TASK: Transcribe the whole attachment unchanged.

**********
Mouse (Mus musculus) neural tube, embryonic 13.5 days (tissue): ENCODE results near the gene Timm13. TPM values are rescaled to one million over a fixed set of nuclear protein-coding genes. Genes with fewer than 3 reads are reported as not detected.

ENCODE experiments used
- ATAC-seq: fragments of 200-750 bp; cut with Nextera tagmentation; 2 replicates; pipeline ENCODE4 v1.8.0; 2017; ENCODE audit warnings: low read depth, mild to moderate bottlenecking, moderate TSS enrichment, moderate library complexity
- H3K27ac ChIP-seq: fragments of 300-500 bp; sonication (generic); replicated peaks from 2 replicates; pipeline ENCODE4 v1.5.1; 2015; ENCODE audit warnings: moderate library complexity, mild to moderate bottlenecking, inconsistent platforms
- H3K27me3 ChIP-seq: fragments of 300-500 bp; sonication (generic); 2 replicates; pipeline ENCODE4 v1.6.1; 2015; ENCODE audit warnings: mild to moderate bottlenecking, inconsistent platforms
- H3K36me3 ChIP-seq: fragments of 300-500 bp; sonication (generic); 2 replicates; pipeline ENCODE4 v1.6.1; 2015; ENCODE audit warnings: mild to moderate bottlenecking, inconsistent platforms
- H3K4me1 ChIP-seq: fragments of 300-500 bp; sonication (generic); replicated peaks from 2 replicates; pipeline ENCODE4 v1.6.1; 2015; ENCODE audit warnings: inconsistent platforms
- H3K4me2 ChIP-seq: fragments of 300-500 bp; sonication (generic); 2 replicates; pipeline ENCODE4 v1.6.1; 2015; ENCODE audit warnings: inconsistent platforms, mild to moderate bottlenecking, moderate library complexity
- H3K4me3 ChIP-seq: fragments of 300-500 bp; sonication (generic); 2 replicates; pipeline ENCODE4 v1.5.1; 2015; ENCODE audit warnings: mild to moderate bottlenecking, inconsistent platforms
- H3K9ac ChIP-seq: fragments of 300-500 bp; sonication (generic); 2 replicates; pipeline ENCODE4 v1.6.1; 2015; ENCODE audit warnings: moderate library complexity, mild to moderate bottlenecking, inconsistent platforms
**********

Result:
Mouse (Mus musculus) neural tube, embryonic 13.5 days (tissue): ENCODE results near the gene Timm13. TPM values are rescaled to one million over a fixed set of nuclear protein-coding genes. Genes with fewer than 3 reads are reported as not detected.

ENCODE experiments used
- ATAC-seq: fragments of 200-750 bp; cut with Nextera tagmentation; 2 replicates; pipeline ENCODE4 v1.8.0; 2017; ENCODE audit warnings: low read depth, mild to moderate bottlenecking, moderate TSS enrichment, moderate library complexity
- H3K27ac ChIP-seq: fragments of 300-500 bp; sonication (generic); replicated peaks from 2 replicates; pipeline ENCODE4 v1.5.1; 2015; ENCODE audit warnings: moderate library complexity, mild to moderate bottlenecking, inconsistent platforms
- H3K27me3 ChIP-seq: fragments of 300-500 bp; sonication (generic); 2 replicates; pipeline ENCODE4 v1.6.1; 2015; ENCODE audit warnings: mild to moderate bottlenecking, inconsistent platforms
- H3K36me3 ChIP-seq: fragments of 300-500 bp; sonication (generic); 2 replicates; pipeline ENCODE4 v1.6.1; 2015; ENCODE audit warnings: mild to moderate bottlenecking, inconsistent platforms
- H3K4me1 ChIP-seq: fragments of 300-500 bp; sonication (generic); replicated peaks from 2 replicates; pipeline ENCODE4 v1.6.1; 2015; ENCODE audit warnings: inconsistent platforms
- H3K4me2 ChIP-seq: fragments of 300-500 bp; sonication (generic); 2 replicates; pipeline ENCODE4 v1.6.1; 2015; ENCODE audit warnings: inconsistent platforms, mild to moderate bottlenecking, moderate library complexity
- H3K4me3 ChIP-seq: fragments of 300-500 bp; sonication (generic); 2 replicates; pipeline ENCODE4 v1.5.1; 2015; ENCODE audit warnings: mild to moderate bottlenecking, inconsistent platforms
- H3K9ac ChIP-seq: fragments of 300-500 bp; sonication (generic); 2 replicates; pipeline ENCODE4 v1.6.1; 2015; ENCODE audit warnings: moderate library complexity, mild to moderate bottlenecking, inconsistent platforms